Friday, October 19, 2012

Friday Bug: Pine cones, molehills, and gophers

Spruce with cones, snow, and setting sun
The Home Bug Garden is situated in the Aspen Parklands of Alberta, so although spruce trees (White Spruce Picea glauca and Black Spruce Picea mariana) survive in protected areas of the landscape, the natural fire frequency tends to keep them from dominating and favours the patchwork of grasslands and aspen forests that give the parkland region its name. So, for example, if you walk through the Saskatchewan River Valley, you might notice that spruce trees grow mostly on the sheltered, wetter north-facing slopes of the ravine - and in the parks and yards.
Strange "Pine Cone" on my spruce
Actually, you are likely to find many kinds of spruce growing in peoples' yards. The Home Bug Garden has White Spruce, Black Spruce, and (not a native) Colorado Blue Spruce Picea pungens. Like all members of the Pinaceae, spruce produce male and female cones, and each of these cones are distinctive. But our White Spruce produces a third kind of "cone" and although these look very much like cones, they are not 'pine cones' or even spruce cones, but Cooley Spruce Galls caused by an aphid-like bug Adelges cooleyi (Gillette, 1907). 
Developing Cooley Spruce Gall on White Spruce
Blue Spruce are often considered the primary host of the Cooley Spruce Gall 'Aphid', but like many aphids and aphid-like bugs, these insects have a complicated life cycle where they alternate between two different hosts. In this case it is usually a generation on Blue Spruce and then a generation on Douglas Fir (Pseudotsuga menziesii). In Edmonton Blue Spruce does fine in yards, but I can't say I've seen a Doug Fir hereabouts, perhaps because they are only marginally hardy (Zone 4). In any case, only our White Spruce produces spruce galls, so something strange is going on. Most likely a cryptic species or host-specific strain that can get by on just spruce trees is present and it just isn't enough of a pest to have stimulated the research needed to clarify the situation.
Very cone-like gall- but who is it fooling?
In any case, why these tiny bugs make homes that look like cones, I have no idea. Who do they think they are fooling? Well, they do fool most people, even some entomologists the first time they see one, but they don't seem to fool the squirrels. I have yet to see a Red Squirrel feeding on a Cooley Spruce Gall. Perhaps they are too stuffed with spruce seeds, acorns, and baby birds, but I think they know the difference between a gall and a cone.
Do Red Squirrels know a gall from a spruce cone from a pine cone?
Not knowing such a difference or using an  incorrect name are the kinds of things that tend to annoy scientists. So, although Adelges cooleyi was once an aphid (family Aphididae) and called the Cooley Spruce Gall Aphid, these strange aphid-like bugs are better referred to as 'adelgids' now that they have their own family, Adelgidae. Since it is a common name, though, 'aphid' can be argued to be as correct as it needs to be. But the local custom of calling cone-like structures on spruce trees 'pine cones' always leaves me perplexed. Logically, pine cones grow on pines and spruce cones on spruce! Yet, the common name for all cones in my neighbourhood is 'pine cone', no matter what kind of tree it grows on. I don't want to make a mountain out of a molehill, but when I hear 'pine cone' I expect to see one.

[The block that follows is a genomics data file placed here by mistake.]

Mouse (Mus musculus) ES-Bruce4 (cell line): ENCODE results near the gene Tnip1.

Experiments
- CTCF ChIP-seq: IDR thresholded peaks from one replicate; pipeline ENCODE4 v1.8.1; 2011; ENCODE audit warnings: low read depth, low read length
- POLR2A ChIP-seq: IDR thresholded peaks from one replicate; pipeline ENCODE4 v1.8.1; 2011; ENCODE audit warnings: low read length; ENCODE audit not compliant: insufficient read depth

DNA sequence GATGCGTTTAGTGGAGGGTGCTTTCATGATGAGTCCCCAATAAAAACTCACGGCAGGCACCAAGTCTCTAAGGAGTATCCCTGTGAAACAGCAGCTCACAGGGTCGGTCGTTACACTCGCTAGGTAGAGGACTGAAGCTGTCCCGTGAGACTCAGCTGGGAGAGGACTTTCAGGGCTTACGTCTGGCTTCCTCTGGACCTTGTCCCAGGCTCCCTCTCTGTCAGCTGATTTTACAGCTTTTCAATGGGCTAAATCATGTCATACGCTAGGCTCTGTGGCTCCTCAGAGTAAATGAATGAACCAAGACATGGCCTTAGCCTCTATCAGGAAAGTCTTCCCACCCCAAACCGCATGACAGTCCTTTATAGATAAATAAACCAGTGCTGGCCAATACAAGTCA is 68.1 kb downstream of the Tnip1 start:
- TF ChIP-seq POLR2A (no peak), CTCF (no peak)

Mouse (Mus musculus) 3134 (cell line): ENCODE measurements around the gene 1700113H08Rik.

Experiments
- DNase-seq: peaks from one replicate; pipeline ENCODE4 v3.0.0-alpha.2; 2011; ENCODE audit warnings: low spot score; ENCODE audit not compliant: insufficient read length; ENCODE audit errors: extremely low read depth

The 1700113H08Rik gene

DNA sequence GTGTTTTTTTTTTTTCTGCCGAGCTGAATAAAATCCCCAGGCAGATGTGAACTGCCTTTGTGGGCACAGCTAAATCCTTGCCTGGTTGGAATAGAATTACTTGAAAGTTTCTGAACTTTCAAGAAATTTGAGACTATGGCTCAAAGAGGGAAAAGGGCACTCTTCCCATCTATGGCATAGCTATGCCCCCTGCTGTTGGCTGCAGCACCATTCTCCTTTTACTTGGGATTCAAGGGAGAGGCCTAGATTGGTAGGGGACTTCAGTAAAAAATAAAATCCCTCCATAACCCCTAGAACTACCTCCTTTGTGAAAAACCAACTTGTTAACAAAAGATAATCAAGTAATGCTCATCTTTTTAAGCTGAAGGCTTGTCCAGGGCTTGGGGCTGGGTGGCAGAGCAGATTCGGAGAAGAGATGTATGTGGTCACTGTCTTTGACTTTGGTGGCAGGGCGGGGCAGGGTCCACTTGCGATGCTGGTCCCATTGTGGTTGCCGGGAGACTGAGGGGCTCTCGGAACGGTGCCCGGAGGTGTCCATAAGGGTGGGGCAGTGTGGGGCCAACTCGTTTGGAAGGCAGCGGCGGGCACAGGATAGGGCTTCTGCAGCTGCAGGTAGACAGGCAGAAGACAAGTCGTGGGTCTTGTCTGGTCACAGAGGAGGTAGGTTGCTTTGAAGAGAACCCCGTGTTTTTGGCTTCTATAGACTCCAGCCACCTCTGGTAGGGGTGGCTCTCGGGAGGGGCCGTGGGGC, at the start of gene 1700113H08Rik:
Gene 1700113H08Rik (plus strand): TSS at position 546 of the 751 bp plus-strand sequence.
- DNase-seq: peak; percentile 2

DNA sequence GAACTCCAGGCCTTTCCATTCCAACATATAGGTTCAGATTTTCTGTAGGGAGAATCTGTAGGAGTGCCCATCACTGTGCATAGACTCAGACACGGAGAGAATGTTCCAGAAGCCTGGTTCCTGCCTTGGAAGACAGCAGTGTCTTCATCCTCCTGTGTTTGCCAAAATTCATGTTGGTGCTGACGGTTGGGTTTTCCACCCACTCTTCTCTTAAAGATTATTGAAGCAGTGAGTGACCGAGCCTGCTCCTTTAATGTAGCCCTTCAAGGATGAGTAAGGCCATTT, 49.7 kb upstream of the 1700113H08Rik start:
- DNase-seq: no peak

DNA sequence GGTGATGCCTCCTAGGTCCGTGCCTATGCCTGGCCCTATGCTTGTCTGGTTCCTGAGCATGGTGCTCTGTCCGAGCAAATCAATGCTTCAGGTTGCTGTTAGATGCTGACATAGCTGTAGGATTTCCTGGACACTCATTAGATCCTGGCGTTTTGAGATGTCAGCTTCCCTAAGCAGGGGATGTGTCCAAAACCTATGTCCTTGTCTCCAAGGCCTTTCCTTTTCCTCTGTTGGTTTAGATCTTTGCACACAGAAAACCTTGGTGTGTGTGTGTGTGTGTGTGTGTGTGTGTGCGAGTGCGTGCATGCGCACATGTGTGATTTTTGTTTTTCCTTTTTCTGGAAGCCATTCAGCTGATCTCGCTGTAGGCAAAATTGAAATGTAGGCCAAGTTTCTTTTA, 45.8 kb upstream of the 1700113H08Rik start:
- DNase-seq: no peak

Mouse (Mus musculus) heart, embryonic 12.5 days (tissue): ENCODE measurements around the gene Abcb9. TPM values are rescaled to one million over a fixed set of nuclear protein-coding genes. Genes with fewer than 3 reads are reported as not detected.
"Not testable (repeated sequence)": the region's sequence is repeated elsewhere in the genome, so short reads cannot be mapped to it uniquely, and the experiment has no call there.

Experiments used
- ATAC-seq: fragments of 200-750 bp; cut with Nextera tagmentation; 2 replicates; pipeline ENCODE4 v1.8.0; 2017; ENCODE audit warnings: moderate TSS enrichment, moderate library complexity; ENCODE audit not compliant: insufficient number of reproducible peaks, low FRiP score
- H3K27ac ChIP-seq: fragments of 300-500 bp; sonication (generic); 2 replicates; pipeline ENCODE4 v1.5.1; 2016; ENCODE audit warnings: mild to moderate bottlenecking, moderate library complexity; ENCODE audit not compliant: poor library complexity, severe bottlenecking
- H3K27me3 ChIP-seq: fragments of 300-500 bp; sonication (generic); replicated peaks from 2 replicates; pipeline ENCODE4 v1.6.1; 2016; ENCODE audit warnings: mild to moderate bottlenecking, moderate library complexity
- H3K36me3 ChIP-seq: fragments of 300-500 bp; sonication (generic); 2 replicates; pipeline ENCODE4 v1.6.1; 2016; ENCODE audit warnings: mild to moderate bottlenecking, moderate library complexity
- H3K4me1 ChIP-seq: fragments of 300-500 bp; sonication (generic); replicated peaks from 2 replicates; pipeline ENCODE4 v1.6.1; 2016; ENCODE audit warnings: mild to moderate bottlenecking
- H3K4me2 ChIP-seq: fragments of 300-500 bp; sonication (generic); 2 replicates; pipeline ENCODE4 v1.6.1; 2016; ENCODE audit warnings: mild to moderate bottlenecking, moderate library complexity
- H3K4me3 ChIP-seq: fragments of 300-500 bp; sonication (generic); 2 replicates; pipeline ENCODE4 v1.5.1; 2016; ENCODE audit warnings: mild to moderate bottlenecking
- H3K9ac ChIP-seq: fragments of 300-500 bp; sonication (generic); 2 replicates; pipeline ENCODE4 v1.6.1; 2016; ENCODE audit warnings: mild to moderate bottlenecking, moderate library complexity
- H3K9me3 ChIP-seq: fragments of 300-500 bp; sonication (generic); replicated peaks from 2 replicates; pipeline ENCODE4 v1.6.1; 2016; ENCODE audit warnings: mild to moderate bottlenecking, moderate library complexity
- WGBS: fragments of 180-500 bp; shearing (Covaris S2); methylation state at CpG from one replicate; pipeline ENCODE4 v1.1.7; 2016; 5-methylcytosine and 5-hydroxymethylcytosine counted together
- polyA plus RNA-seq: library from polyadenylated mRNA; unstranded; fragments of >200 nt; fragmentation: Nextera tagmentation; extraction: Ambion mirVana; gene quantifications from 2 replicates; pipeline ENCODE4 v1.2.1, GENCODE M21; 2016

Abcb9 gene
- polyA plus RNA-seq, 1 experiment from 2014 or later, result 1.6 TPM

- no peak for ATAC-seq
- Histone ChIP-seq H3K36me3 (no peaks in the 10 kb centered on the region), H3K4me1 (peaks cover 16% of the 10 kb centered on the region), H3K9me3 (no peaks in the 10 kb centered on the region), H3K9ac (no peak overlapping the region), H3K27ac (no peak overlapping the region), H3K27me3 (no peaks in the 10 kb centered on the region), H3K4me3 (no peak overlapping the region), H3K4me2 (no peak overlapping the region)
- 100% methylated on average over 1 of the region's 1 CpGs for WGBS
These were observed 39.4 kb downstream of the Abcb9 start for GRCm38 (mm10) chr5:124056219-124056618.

Neither mountain nor molehill, but pocket gopher mound
Speaking of molehills, Alberta has none. True moles are small, burrowing mammals related to shrews that feed on insects and worms. Alas, none of the six species of true moles known to live in Canada is found in Alberta. If something  that looks like a molehill is thrown-up in your yard in the Edmonton area, it is a mound created by a pesky, root and top-feeding Northern Pocket Gopher. Therefore, with irrefutable logic, I say this must be a gopher mound! Yet my neighbours looks at me and sadly shake their heads at the ignorance on display, tax dollars wasted, and say 'Gophers don't make mounds, they dig holes!'
If this head could speak, it would declaim: "I am not a gopher!"
"Those are ground squirrels, not gophers, Richardson's Ground Squirrels", I insist to yet more head-shaking. 'Squirrels live in trees. Those are gophers, or you can call them pickets if you want, but they don't make mounds. You can go to the Gopher Hole Museum in Torrington and see for yourself.'  is the response that I get. 
If you can't beat 'em, join 'em: Two Gophers in Torrington, AB
About then, things are starting to get uncomfortable. Either the neighbour thinks I'm an idiot or that I'm pulling their leg. It's time to talk about the weather - something that everyone agrees on. It's as obvious as the snow on your cap or the picket in the pasture.
Gopher, Picket, or if you're argumentative, Ground Squirrel

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